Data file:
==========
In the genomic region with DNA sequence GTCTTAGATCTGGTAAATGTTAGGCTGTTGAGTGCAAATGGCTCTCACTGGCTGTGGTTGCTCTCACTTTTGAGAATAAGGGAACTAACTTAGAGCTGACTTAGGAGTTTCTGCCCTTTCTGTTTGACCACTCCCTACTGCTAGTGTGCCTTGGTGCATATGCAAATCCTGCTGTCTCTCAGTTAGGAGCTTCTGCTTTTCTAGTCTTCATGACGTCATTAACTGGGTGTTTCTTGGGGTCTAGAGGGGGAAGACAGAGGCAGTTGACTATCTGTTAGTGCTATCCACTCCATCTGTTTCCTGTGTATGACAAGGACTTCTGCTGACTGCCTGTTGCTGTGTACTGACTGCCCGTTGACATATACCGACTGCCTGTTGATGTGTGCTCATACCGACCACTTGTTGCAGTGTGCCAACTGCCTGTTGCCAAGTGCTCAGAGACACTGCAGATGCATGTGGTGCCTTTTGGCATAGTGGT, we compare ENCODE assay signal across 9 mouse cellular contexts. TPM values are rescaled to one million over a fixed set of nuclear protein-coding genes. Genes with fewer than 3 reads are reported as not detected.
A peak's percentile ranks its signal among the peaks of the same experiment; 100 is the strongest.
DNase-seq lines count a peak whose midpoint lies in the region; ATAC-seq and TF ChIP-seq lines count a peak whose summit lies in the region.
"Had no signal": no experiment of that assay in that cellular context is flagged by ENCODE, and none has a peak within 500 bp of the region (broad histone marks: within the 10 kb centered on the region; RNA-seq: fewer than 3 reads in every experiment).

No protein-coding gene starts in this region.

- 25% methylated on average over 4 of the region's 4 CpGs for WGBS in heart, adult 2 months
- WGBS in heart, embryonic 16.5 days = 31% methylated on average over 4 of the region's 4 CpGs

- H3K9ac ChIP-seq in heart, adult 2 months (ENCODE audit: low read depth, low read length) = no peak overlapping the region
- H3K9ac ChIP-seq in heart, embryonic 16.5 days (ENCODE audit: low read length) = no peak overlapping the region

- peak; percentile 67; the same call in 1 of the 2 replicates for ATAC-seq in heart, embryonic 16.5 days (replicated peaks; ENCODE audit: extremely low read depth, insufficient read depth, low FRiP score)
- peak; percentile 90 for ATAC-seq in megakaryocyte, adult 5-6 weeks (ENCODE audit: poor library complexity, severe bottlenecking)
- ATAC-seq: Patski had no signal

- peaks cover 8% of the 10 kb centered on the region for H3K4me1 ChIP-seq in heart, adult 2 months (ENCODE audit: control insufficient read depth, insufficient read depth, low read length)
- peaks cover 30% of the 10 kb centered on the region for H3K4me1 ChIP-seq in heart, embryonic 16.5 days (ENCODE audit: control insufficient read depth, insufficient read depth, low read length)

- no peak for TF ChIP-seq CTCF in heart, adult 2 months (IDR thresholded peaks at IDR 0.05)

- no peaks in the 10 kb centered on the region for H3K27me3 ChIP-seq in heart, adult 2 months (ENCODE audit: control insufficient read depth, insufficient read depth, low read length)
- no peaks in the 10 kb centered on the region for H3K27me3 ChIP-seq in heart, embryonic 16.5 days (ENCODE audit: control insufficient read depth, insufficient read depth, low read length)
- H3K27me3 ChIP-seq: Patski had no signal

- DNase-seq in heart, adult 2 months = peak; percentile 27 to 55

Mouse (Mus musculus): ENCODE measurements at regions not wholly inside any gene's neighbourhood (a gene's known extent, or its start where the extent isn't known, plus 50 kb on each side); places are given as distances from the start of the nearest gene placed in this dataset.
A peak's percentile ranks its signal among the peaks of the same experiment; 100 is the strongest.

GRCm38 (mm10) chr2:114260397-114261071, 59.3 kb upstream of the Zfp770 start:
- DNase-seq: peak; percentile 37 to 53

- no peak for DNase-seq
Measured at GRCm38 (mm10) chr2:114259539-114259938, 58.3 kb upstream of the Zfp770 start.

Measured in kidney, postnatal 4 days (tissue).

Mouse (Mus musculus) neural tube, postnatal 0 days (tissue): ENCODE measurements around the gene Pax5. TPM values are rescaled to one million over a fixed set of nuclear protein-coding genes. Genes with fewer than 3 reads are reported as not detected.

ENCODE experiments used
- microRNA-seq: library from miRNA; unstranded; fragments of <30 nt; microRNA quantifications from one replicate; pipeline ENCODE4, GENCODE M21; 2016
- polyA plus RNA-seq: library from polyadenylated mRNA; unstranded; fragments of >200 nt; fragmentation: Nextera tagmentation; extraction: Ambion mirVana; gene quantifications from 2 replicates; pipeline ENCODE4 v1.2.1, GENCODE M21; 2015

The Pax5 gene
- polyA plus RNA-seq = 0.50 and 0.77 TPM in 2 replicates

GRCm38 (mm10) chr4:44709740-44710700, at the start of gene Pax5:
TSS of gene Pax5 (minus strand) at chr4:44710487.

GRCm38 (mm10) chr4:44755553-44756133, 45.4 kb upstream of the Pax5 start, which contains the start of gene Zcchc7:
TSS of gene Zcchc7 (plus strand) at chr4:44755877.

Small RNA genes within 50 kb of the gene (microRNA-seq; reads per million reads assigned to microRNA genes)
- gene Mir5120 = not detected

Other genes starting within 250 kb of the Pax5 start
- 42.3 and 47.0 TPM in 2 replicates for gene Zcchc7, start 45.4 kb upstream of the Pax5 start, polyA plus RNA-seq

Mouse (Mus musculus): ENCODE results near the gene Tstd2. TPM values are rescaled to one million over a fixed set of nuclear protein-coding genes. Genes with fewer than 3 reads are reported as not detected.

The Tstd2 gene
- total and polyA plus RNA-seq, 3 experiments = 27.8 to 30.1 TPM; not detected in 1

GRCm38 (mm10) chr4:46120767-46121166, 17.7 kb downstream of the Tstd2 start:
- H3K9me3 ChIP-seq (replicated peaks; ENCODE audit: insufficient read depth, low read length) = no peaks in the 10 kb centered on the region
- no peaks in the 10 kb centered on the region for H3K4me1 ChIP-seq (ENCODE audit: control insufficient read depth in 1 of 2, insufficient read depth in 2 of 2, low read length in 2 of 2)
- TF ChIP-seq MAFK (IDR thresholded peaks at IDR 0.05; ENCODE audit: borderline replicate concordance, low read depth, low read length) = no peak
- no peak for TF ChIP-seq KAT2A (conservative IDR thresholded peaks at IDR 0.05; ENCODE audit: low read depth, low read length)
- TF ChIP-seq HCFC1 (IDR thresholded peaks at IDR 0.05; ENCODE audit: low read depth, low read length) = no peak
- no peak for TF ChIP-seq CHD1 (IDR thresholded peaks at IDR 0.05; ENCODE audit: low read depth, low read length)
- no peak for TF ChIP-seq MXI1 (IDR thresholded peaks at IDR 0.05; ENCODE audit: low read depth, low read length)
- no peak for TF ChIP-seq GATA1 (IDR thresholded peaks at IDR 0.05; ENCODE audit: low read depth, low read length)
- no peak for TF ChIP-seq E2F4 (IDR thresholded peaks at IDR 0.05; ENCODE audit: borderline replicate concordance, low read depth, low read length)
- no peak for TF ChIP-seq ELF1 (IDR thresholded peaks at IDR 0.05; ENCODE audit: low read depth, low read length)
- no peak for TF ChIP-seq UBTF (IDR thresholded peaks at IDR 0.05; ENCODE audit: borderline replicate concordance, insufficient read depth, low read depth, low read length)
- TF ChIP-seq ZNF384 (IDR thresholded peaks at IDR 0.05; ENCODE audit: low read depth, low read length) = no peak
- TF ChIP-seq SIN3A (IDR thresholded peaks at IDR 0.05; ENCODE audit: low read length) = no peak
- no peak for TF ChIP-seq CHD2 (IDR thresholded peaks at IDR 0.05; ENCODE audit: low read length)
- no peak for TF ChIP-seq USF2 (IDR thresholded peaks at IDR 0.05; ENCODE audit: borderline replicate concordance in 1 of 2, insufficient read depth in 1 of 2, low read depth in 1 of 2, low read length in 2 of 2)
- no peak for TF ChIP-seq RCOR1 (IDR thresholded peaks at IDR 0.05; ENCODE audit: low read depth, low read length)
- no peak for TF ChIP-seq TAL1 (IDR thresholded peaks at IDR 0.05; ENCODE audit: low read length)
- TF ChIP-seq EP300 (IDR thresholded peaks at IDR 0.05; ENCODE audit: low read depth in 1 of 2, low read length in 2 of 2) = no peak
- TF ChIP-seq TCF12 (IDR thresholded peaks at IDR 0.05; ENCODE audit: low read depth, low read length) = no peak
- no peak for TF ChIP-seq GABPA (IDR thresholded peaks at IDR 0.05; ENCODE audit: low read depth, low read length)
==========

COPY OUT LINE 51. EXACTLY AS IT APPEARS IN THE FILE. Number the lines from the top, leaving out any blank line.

- no peak for TF ChIP-seq MXI1 (IDR thresholded peaks at IDR 0.05; ENCODE audit: low read depth, low read length)